And while the whole post is interesting, I want to call your attention to his final point, which is to view the President's actions yesterday in light of the much bigger GM negotiations.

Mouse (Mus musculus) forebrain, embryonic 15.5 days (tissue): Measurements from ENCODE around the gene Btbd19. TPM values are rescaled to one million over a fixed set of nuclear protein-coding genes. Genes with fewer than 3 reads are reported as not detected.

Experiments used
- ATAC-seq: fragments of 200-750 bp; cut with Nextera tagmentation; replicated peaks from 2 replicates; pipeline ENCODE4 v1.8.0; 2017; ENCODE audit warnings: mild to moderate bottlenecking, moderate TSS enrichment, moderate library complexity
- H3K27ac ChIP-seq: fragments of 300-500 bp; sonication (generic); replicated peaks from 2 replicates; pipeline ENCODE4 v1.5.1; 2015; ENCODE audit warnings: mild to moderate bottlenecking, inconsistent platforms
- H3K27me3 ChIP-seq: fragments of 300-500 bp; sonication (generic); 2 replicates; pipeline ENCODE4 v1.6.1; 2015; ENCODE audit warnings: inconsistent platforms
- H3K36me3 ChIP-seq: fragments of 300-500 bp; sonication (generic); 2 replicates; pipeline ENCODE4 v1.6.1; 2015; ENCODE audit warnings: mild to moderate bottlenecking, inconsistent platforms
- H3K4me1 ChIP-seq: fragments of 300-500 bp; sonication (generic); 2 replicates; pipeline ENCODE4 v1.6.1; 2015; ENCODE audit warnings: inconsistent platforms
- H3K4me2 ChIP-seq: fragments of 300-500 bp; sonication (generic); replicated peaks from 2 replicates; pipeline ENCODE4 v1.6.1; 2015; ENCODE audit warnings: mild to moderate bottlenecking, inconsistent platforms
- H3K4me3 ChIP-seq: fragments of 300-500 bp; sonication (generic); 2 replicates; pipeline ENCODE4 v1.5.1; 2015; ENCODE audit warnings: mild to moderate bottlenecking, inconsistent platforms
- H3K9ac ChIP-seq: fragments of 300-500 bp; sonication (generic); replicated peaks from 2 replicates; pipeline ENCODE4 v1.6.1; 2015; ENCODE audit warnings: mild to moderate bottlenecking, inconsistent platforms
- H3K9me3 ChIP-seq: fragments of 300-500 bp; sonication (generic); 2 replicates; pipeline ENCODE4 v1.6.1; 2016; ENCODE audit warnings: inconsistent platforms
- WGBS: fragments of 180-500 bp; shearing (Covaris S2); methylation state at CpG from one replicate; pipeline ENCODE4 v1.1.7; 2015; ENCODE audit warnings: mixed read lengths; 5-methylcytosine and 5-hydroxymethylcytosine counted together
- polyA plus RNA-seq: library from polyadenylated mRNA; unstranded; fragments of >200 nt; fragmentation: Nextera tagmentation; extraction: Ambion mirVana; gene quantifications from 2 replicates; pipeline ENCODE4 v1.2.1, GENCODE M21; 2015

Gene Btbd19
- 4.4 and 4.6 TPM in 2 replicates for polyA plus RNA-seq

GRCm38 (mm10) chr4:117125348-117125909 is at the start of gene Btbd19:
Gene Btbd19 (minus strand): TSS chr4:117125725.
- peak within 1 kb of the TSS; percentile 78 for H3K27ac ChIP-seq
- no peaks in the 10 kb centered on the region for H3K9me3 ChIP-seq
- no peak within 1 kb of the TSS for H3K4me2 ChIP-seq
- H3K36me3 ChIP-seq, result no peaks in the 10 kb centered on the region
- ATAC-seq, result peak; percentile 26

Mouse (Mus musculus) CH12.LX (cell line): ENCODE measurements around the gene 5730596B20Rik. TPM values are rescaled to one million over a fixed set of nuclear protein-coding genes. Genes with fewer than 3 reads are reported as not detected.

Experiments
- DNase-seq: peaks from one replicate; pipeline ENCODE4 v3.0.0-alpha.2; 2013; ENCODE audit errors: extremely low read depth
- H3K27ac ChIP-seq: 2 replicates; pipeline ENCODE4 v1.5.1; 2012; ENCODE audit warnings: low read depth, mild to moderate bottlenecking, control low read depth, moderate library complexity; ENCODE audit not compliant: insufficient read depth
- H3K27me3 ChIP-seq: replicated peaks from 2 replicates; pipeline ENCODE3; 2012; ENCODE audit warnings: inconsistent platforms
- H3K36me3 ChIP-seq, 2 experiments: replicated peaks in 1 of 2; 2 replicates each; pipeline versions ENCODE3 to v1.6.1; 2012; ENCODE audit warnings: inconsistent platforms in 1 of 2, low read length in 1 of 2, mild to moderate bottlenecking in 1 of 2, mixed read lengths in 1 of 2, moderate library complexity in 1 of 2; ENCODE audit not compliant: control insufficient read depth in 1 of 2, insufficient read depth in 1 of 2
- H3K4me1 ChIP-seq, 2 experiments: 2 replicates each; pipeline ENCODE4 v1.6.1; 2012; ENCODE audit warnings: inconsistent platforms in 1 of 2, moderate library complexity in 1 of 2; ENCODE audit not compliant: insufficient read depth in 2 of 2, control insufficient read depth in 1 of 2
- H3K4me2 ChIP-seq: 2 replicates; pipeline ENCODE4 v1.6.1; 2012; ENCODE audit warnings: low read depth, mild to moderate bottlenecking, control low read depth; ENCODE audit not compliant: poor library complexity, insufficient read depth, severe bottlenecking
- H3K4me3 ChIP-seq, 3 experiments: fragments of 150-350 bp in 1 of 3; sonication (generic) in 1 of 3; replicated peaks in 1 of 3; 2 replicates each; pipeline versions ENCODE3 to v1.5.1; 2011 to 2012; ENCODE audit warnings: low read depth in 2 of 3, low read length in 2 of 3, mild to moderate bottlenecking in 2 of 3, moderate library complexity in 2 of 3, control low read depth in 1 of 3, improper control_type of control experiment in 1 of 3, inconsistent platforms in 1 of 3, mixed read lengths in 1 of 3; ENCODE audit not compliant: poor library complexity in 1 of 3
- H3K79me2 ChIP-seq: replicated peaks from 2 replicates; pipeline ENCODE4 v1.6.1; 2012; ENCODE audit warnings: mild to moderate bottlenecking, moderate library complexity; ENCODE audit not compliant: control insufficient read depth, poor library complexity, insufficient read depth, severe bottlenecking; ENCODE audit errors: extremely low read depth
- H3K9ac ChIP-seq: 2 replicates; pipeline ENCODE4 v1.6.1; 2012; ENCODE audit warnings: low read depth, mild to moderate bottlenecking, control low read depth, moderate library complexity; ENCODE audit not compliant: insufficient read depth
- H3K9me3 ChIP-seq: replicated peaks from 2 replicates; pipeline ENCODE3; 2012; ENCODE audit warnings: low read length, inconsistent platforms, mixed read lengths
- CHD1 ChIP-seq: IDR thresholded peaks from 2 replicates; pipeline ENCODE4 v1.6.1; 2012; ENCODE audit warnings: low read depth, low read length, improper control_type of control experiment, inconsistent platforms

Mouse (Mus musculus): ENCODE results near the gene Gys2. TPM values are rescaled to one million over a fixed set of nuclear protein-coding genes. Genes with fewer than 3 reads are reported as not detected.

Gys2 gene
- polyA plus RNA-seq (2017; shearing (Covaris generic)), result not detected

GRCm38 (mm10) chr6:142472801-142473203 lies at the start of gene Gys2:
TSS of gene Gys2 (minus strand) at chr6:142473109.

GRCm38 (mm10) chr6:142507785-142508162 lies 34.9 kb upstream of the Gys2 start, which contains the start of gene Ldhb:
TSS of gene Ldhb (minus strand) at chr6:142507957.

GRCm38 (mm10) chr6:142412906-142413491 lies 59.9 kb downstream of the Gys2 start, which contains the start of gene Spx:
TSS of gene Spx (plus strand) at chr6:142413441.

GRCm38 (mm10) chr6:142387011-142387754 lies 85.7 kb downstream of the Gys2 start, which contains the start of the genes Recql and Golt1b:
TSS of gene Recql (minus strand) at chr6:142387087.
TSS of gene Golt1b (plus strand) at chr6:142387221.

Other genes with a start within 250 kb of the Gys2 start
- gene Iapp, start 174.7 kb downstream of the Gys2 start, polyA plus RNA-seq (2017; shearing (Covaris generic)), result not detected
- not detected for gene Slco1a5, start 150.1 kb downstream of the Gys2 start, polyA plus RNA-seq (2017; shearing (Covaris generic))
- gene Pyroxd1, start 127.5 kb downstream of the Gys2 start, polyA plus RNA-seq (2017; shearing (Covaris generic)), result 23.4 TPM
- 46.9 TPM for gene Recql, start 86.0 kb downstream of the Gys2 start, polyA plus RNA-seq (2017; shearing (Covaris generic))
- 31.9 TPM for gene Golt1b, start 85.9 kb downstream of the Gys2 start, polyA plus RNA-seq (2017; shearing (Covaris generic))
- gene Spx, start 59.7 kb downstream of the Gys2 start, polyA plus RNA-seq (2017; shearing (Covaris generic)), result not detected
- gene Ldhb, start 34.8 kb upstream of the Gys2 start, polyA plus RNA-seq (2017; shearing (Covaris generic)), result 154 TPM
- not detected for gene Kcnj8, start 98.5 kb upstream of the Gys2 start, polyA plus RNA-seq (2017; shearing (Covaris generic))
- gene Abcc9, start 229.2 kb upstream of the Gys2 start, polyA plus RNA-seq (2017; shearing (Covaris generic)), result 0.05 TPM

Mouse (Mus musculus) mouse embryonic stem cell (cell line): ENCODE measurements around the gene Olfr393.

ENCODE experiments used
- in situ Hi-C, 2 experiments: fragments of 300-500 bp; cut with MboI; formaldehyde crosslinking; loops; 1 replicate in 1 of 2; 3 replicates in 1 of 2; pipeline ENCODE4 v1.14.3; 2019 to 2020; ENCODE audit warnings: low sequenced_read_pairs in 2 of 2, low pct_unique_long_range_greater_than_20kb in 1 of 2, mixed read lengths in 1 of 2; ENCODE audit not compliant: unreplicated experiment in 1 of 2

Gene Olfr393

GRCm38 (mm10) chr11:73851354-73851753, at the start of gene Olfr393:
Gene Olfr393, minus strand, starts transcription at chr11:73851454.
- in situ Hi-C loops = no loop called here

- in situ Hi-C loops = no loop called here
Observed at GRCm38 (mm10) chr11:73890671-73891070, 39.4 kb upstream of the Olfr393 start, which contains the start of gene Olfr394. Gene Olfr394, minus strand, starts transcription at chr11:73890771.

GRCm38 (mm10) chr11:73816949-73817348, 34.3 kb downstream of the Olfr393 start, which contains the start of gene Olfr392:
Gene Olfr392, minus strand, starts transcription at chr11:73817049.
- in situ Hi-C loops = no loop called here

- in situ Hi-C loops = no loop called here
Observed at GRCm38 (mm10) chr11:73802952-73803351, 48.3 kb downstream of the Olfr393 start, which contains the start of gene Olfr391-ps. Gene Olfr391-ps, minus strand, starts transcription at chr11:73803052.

The other piece of the puzzle is that Chrysler was something of a trial run. The really consequential negotiations are still to come. They'll happen when the administration sits down with GM. One of the apparent miscalculations made by Chrysler's bondholders was that the government desperately wanted to avoid letting Chrysler go into bankruptcy. But by showing its capability to be ruthless in the Chrysler negotiations, the administration might have just improved its bargaining position in the GM negotiations, as it is now harder for various stakeholders to predict exactly how risk averse the government will, or won't, be.As best I can tell, the hedge funds simply overplayed their hand, thinking if they just held out they could get close to full value from the Treasury rather than let the deal fall apart. After all, 'full value' to the hedge funds is a just a few billion dollars. I've used the hold out approach successfully on behalf of clients on a few occasions and it has worked. But in this case the strategy failed, if for no other reason than this is really about GM. While "full value" to Chrysler's investors may be small change, GM is another matter.